The Morning News installed loading dock equipment at the North plant a few years ago. “We wanted to be sure our lift truck operators and truck loaders were safe. I don’t know the exact stats,” says Barlow, “but we do know that every year, lift truck drivers are killed when trucks pull away from docks while a lift truck is inside the trailer.
The master control panels give us a high level of safety, and it is proven, reliable equipment.”
Though this is a spacious facility, the seven doors at the receiving dock and the eight on the shipping dock are tightly lined up against the wall. “We like having it all controlled by one box at each dock,” says Barlow, “plus the set up is neat, compact and doesn’t have a lot of wiring conduit.”
Once the printed sections arrive at the dock, the pallets are loaded onto a Westfalia Technologies Inc. automated storage and retrieval system (AS/RS). For this highvolume operation, Westfalia used a total of 4,400 pallet positions in the 75-foot-high storage area.
Shipping the News
When signaled, the Westfalia Savanna.NET warehouse management system directs the AS/RS to retrieve the pallets from storage and place them on the out-feed conveyor. Using truck-mounted RFID receivers, the system directs lift truck operators to pick up the pallets and deliver them to the proper collator.
The FSIs are loaded onto 76- hopper FSI Prim Hall Packaging System collators, which extend 400 feet and are located in adjacent bays. This gives the distribution center the capacity to serve up to 76 different sections in a single bundle—one of the largest collating systems in the country.
| Special doors on the shipping dock, and levelers with 10-foot-long platforms ensure the FSIs make it on the trucks with no interruption to the schedule. |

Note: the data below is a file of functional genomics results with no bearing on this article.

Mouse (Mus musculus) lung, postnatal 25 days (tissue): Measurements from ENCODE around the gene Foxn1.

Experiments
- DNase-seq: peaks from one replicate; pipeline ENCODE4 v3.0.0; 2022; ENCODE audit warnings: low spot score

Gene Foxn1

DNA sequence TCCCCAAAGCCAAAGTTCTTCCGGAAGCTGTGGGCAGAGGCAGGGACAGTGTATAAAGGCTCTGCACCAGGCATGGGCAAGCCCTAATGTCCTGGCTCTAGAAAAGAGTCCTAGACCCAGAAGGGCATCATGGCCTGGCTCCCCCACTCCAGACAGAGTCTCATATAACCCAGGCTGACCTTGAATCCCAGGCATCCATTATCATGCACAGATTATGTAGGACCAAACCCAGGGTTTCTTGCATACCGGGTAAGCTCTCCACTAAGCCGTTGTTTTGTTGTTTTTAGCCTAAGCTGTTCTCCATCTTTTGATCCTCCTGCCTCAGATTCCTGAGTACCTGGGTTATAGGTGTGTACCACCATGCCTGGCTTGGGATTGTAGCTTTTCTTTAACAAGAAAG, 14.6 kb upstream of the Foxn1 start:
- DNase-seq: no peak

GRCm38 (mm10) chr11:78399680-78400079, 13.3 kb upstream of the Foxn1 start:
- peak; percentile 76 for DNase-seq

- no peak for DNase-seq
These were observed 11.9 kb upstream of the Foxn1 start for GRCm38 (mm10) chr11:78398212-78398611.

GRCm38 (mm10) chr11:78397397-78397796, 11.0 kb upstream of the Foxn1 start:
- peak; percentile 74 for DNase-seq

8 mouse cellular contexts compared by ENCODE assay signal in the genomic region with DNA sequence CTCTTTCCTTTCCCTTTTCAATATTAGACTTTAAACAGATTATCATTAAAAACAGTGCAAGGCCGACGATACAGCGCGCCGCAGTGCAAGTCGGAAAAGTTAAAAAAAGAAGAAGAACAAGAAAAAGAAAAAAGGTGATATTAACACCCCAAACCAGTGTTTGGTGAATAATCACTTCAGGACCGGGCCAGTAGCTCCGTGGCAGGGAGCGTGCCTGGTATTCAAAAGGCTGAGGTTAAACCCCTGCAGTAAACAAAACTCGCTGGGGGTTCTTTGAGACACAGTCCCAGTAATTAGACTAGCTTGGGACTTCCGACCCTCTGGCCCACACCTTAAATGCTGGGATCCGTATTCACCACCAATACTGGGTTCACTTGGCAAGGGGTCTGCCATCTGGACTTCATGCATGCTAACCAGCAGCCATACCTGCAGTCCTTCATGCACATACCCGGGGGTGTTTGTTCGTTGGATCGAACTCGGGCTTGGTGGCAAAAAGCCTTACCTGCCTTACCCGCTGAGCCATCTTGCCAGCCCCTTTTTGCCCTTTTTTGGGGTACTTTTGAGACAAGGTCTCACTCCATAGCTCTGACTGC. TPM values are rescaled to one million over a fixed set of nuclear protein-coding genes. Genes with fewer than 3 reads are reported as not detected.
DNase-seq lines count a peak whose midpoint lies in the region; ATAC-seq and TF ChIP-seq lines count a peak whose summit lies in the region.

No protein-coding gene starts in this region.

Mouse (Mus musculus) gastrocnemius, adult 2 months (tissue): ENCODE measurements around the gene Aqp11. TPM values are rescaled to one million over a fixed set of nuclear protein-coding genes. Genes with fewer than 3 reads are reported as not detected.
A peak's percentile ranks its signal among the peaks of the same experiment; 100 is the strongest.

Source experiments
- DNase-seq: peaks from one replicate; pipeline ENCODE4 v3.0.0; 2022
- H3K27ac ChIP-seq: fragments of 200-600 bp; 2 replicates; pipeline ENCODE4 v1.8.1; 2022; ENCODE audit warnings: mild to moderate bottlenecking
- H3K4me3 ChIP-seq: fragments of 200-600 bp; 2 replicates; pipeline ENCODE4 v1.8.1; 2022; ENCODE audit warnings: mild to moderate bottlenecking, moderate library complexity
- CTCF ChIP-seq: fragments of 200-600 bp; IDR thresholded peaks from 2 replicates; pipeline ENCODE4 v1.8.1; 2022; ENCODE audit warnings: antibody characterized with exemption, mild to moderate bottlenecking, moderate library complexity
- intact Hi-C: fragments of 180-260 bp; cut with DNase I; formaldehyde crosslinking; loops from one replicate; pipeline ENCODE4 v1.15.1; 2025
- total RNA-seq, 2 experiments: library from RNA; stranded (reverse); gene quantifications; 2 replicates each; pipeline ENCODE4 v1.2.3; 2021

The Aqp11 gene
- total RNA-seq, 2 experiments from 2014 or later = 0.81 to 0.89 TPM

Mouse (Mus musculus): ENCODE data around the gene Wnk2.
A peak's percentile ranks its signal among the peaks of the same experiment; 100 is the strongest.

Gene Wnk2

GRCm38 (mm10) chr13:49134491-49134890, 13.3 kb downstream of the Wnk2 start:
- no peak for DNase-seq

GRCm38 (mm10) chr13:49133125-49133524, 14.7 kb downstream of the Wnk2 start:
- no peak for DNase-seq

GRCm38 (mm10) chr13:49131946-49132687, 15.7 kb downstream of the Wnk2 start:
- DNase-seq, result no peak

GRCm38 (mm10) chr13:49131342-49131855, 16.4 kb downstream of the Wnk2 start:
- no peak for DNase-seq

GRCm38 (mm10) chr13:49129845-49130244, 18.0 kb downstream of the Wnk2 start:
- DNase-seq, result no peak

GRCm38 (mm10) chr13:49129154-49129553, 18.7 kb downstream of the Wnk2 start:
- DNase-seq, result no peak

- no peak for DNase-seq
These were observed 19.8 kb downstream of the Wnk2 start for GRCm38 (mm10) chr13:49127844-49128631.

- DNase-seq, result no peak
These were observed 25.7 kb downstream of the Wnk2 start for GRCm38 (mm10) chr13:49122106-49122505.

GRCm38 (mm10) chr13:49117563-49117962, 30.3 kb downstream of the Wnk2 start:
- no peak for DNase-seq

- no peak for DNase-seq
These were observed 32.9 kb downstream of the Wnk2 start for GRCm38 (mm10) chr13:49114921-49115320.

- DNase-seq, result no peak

The FSI packaging platform enables the newspaper to produce micro-zoned packaging, pinpointed within a neighborhood. It can handle inserts as thin as 0.002 inch, with delivery 100% verifiable. The post press system also has print-on-demand feeders capable of personalizing ad content as well as applying two-color printing on the bag itself with special messages and contests.
As bundles come off the collating line, they are loaded onto carts, each having a specific destination. At this point, bundles are manually stuffed into the newspapers because automation is not cost effective at this substation level.
To ensure the assembled bundles reach assigned locations, each cart has an RFID tag. To enter the trailer, the carts must pass beneath an RFID tag reader. If the wrong cart is about to enter a truck, an alarm sounds and lights flash.
Out the Door
“We have this process so closely planned that we cannot afford any door downtime,” says Barlow. Dock door damage is common in distribution centers. The TKO impact door eliminates these disruptions to the company’s schedule. Unlike standard dock doors, the panels on TKO doors ride along a V-Groove track. When the door is hit, the panel does not resist the force of the blow; rather, the guide slides out of the track. In just seconds, the panel can be reset into the guides, and traffic flow into the trailer resumes. Plus, the doorway remains sealed to prevent energy loss when the door is closed.
Powering door operation provides a better interface into the dock door system managed by the master control panel. An optical sensor provides the system with door position information.
Fully loaded carts weigh about 1,000 pounds. The hydraulic levelers on the shipping docks are 10 feet long with a 16-inch lip. The extra length provides a more level interface from the warehouse floor to the trailer and less exertion for the dock workers. Each trailer holds a maximum of 42 carts.
As busy as this operation is, the company is set up to take on more business. The post press facility is built on a 50-acre site and could provide land for another post press building and a separate printing plant.
As for the current building, Barlow projects the collators could be fitted for another 24 hopper positions, a third line could be added and they could take on direct mailing services for catalogs up to one inch thick and distribution for other newspapers.
For More Information…
This article was provided by Michael Brittingham of 4Front Engineered Solutions. For more information on the equipment used in this installation, please visit
4Front Engineered Solutions
Westfalia Technologies Inc.
Prim Hall Inc.